Congress must pass legislation in order to create a regulatory pathway for the FDA to approve safe and effective follow-on versions of biologic drugs. The House Energy and Commerce Committee has jurisdiction to help provide the FDA a pathway for the review and approval of follow-on biologics.

Take Action!
  • Check to see if your Member of Congress sits on the House Energy and Commerce Committee. Click here to view the full committee list.
  • Call the Capitol switchboard at 1-800-828-0498 to be connected with your Member of Congress.
  • Mention the Promoting Innovation and Access to Life-Saving Medicine Act (H.R. 1427) as an ideal model for providing the FDA with a competitive, science based generic biologics pathway.
  • Ask them to leave the science of medicine in the hands of the FDA by providing a clear pathway free of regulatory hurdles.

For the estimated 400,000 Americans living with MS, this legislation brings the promise of safe, effective, affordable, and comparable biologic alternatives. As legislation moves forward, the Society will continue to advocate for a clear pathway that provides fair exclusivity to innovator companies.

The FDA does not have the authority to review applications for generic or follow-on alternatives to biologic drugs like other counties do. Because no generic versions of these drugs exist, the cost of biologic treatments can keep them out of reach for those who need them.

More affordable follow-on versions could provide safe alternative treatment options and help alleviate the cost burden on families living with chronic diseases. Additionally, legislation to introduce a competitive pathway for follow-on biologics can help spur new innovation within the medical research field.

Thursday, July 16, 2009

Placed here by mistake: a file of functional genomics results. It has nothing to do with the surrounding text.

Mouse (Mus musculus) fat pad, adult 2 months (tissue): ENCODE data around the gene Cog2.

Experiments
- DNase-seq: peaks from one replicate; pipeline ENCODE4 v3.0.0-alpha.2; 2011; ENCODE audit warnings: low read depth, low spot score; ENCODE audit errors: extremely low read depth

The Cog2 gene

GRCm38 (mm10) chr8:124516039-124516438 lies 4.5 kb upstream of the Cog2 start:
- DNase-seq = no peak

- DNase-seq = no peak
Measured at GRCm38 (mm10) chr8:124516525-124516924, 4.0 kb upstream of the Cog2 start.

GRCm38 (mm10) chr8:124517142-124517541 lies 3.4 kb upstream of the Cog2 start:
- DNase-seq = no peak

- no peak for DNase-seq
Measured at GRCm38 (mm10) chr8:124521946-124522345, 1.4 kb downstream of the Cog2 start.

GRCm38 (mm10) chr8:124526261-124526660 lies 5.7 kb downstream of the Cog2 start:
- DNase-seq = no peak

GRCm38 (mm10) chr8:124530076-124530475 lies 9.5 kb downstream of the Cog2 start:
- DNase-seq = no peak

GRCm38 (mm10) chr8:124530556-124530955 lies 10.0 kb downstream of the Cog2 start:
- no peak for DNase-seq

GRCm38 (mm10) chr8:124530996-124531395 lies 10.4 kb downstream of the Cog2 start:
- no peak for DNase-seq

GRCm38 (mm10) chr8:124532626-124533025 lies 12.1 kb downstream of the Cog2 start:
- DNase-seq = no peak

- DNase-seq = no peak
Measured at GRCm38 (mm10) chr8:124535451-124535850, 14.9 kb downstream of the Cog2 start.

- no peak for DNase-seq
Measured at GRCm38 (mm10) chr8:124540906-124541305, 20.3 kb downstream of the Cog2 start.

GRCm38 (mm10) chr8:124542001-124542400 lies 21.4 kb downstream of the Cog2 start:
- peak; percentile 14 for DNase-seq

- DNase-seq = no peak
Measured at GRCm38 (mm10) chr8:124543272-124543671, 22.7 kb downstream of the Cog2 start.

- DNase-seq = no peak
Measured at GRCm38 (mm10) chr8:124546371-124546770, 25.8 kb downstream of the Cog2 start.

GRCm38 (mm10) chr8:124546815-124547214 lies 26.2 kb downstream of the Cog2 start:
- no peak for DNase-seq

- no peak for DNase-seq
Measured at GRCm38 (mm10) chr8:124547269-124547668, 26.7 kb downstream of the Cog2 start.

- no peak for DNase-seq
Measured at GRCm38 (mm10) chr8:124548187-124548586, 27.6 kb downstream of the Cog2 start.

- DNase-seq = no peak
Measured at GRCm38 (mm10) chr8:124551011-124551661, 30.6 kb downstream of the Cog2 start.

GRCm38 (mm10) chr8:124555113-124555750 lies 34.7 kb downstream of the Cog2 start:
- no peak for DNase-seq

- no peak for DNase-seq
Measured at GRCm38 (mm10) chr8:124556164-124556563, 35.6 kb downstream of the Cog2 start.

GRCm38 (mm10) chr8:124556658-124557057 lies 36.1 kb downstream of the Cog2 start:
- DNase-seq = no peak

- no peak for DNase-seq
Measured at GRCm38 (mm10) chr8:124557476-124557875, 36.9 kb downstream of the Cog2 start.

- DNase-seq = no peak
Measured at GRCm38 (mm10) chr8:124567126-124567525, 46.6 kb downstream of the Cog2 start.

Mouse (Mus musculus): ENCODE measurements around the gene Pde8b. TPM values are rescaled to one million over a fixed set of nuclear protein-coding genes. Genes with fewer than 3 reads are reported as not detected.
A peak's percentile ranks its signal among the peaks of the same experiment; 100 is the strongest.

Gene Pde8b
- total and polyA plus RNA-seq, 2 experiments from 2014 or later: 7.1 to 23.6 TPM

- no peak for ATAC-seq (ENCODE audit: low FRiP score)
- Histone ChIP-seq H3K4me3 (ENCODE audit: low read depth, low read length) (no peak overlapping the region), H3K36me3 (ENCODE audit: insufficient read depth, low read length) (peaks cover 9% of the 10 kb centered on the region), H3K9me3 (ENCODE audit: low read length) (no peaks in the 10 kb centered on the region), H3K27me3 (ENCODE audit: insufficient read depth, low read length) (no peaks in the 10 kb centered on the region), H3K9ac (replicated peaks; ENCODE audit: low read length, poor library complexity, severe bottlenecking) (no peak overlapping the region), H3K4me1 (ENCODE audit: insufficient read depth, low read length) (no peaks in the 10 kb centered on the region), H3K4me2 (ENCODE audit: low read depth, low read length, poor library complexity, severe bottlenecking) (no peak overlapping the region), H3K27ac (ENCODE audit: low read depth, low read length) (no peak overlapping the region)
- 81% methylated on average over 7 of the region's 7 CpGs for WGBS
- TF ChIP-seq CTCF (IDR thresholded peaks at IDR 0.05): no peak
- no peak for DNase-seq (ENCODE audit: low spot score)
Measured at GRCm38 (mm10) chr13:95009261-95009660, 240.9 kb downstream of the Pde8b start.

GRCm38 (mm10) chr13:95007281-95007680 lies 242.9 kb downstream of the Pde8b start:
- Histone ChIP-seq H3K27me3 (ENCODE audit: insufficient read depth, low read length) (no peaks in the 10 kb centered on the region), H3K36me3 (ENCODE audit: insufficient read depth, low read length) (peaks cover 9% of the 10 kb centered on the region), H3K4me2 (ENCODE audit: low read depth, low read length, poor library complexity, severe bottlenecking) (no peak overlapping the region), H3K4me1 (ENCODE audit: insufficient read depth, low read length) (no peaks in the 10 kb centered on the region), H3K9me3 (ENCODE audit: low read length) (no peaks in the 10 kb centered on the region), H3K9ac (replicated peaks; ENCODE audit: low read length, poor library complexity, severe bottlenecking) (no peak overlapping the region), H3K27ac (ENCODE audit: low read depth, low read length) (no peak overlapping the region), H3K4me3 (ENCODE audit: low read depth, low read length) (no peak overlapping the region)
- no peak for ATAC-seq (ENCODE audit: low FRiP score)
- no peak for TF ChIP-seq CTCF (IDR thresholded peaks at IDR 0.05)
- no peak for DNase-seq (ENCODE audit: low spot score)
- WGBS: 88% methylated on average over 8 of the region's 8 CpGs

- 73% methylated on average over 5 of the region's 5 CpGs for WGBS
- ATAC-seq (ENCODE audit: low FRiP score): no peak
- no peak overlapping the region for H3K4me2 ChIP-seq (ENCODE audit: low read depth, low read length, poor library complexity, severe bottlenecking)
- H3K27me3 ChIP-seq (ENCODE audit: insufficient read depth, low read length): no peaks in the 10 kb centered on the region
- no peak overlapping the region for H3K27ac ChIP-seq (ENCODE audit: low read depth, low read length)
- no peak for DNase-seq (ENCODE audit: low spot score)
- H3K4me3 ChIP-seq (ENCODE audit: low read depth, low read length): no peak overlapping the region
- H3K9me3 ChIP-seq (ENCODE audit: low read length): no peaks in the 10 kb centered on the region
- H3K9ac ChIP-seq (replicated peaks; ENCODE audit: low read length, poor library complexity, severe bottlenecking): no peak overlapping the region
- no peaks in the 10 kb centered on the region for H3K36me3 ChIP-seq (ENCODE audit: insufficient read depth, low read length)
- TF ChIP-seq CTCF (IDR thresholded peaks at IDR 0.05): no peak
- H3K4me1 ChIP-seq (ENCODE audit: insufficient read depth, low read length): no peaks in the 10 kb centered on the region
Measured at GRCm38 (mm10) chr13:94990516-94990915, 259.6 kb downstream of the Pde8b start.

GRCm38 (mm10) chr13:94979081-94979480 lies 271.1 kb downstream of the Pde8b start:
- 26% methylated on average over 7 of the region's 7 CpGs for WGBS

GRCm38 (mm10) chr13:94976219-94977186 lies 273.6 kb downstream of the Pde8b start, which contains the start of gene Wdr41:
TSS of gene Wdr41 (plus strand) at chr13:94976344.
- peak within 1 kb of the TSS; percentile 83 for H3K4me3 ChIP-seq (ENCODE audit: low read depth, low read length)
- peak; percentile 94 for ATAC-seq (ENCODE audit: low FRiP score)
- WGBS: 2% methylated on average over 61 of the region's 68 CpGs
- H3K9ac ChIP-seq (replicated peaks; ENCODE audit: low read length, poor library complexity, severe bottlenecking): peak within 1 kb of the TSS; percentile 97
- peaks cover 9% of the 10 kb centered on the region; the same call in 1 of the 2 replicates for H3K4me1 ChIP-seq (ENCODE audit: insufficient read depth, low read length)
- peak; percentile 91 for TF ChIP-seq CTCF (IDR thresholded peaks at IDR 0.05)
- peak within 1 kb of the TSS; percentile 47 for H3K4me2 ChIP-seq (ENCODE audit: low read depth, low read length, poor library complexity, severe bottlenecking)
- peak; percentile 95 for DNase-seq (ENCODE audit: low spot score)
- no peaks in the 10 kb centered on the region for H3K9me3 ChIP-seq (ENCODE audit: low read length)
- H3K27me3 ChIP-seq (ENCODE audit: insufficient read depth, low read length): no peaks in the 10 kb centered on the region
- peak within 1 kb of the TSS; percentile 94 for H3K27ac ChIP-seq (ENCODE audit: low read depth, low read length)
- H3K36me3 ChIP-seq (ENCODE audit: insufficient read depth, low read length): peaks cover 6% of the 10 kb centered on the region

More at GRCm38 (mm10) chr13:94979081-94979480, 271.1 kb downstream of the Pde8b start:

United We Serve

The National MS Society is supporting the White House national volunteer initiative United We Serve.

Visit Post an MS volunteer opportunity. Find an MS volunteer opportunity.

The White House will be promoting this effort all summer and will help draw a new stream of potential volunteers from across the country to the MS movement. Together, we can mobilize the millions.

Friday, July 10, 2009

Support Creating a National MS Registry

Ask your Senators and Representative to co-sponsor the National MS and Parkinson's Disease Registries Act (H.R. 1362/S. 1273). The legislation, supported by our Congressional MS Caucus and the Bicameral Congressional Caucus on Parkinson's Disease, would for the first time establish a national coordinated system to collect and analyze data on multiple sclerosis, Parkinson's disease, and other neurological diseases and disorders.

Take Action Today! Click here send an e-mail to your legislators

The National MS and Parkinson's Disease Registries Act (H.R. 1362/S. 1273) calls for establishing separate, permanent, and coordinated MS and Parkinson's disease registries at the Agency for Toxic Substance and Disease Registry (ATSDR) at the Centers for Disease Control and Prevention (CDC) using an incremental, science-based approach. The last national study on incidence and prevalence rates on MS was conducted in 1975 - a lot has changed in 34 years. These registries will help determine incidence and prevalence rates and lay a foundation for better evaluating and understanding MS issues such as geographic clusters, variance in gender ratio, changes in health care practices, and changes in disease burden.